Clinic Features:

 

-Four Examination Rooms

-Satellite Internet Connection


-Diesel generator, solar panels, and a wind turbine


-Staff includes two clinical officers (equivalent to Physicians' Assistants), three nurses, one midwife, a lab technologist and assistant, two pharmacists, a Nutrition Program Manager, HIV/AIDS Counselor, and Outreach Coordinator, as well as approximately ten support staff.


-Water well

-Monthly supply/medicine deliveries via airplane

-An innovative cold chain system that enables stable transportation and storage of vital vaccines, medicines, and lab reagents


-A four-wheel drive Toyota Landcrusier for conducting outreach campaigns and emergency transport of patients

"Impossible is what you choose not to do"  - John Dau

View of the Duk Lost Boys Clinic


The Duk Lost Boys Clinic opened in May 2007 to serve people of Duk Payuel in the State of Jonglei, South Sudan. By April 2011, it has provided care to more than 75,000 patients, all in an area where there are no reliable medical facilities for 75 miles and where virtually all travel is on foot. Funding is needed to support the operation of the Clinic until the government of South Sudan has the capacity to take over operations.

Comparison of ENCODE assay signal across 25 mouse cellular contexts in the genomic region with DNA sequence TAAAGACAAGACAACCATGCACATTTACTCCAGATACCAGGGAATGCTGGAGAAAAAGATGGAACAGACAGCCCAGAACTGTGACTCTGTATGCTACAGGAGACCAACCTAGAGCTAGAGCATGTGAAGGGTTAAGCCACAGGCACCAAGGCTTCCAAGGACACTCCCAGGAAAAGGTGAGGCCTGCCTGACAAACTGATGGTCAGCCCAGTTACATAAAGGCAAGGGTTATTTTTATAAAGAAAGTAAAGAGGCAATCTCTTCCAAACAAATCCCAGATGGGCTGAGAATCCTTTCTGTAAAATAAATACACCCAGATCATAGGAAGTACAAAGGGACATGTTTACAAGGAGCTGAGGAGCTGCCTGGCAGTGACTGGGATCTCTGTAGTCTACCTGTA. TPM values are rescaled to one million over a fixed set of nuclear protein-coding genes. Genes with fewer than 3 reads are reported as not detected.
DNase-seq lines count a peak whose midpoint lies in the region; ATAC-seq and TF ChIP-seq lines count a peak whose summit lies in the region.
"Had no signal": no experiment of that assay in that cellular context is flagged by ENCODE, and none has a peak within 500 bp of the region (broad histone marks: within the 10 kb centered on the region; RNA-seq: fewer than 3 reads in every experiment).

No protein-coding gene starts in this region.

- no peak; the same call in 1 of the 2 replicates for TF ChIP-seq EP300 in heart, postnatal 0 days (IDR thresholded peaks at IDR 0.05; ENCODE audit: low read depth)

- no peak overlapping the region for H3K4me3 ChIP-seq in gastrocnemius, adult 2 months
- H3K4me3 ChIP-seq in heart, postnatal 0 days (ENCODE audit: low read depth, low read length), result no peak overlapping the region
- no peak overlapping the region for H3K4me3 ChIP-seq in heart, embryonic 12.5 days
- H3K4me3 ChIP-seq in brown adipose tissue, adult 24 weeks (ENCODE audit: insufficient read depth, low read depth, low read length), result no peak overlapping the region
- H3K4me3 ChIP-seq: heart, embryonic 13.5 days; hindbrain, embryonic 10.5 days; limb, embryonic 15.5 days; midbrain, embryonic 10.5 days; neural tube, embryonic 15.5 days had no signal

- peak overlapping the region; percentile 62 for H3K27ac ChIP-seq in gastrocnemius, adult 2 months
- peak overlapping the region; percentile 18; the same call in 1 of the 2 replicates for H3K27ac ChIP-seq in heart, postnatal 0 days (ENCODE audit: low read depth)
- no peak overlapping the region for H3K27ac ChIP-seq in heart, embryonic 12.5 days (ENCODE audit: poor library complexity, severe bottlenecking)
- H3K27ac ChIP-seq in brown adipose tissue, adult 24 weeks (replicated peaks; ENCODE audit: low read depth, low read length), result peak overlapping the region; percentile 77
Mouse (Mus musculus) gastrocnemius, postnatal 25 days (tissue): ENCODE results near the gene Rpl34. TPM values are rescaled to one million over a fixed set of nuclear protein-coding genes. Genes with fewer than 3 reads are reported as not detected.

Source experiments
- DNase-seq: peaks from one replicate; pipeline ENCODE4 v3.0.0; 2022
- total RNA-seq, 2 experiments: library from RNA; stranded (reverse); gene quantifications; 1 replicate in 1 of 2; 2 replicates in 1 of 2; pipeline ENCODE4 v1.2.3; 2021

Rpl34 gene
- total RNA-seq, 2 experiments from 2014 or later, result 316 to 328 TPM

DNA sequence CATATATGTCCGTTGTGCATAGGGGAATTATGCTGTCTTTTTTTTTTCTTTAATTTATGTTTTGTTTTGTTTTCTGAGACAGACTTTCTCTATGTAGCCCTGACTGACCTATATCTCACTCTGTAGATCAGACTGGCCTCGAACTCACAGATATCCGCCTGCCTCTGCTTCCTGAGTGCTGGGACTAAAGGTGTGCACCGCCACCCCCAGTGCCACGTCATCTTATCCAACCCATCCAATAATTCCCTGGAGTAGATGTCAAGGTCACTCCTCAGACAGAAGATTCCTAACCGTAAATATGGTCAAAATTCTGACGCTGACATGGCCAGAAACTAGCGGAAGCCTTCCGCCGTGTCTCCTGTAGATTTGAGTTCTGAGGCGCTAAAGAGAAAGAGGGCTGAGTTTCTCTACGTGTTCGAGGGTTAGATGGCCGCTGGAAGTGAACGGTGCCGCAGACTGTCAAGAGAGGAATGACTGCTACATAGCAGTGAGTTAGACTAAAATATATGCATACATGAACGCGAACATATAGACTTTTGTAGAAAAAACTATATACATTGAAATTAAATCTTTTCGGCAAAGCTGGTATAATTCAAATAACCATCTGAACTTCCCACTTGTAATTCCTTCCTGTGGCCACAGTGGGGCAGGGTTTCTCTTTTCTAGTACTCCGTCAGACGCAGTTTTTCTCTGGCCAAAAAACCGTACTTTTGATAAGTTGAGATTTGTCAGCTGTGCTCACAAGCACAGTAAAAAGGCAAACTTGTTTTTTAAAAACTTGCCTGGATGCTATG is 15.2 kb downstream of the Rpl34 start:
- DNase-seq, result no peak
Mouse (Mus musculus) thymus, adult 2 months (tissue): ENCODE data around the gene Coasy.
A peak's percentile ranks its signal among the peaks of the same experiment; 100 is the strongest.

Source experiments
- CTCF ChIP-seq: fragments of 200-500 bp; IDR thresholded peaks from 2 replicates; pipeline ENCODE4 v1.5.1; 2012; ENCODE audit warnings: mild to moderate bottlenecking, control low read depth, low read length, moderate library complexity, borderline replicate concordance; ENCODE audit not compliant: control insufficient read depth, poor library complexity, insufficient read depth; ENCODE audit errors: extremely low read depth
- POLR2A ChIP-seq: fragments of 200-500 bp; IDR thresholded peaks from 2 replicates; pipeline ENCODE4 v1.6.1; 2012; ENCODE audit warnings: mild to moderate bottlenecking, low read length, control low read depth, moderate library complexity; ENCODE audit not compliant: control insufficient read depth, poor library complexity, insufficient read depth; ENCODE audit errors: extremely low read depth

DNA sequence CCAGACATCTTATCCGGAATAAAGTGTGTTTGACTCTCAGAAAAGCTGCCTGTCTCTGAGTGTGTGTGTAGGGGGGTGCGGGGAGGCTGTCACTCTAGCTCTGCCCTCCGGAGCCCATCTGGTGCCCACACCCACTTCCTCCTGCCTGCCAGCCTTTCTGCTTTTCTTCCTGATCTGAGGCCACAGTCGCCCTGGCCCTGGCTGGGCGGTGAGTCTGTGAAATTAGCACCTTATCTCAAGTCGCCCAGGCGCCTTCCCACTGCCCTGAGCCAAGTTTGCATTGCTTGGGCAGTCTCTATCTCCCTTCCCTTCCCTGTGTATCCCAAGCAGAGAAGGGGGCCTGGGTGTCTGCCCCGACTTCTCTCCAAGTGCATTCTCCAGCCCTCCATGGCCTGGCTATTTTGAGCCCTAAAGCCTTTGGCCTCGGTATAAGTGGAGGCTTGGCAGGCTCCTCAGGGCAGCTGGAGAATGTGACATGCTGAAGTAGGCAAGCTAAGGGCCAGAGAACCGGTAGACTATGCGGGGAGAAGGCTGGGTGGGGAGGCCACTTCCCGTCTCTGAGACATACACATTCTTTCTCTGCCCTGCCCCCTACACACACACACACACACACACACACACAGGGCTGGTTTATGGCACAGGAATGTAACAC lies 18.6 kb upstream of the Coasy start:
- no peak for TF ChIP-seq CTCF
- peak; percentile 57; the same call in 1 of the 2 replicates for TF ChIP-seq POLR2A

The Clinic provides basic medical services to diagnose and treat common illnesses and specific medical disorders indigenous to this region like malaria. The Clinic also provides trauma care, OB/GYN services, and outreach programs to conduct health promotion campaigns, vaccinations, and community health worker trainings. The presence of the Clinic in the area helps minimize the chances of miscarriages in women by providing better care before and during labor and delivery. Additionally, the Clinic provides testing and counseling for HIV/AIDS and Tuberculosis.


The American Care for Sudan Foundation (ACSF) built and initially managed the Clinic. John Dau founded ACSF with other Lost Boys of Sudan and the First Presbyterian Church of Skaneateles, New York. ACSF merged with JDF as its operational wing in June of 2008. Many engineering and health professionals from Central New York have made the trip to Duk County to construct and support the Clinic.

The Duk County Commissioner and other local authorities support the Duk Lost Boys Clinic and have great respect for the services the Clinic provides. The South Sudan Ministry of Health is also supportive of the Clinic. In addition, JDF has U.S. State Department approval to send medicines and supplies to Sudan for its operations.

 

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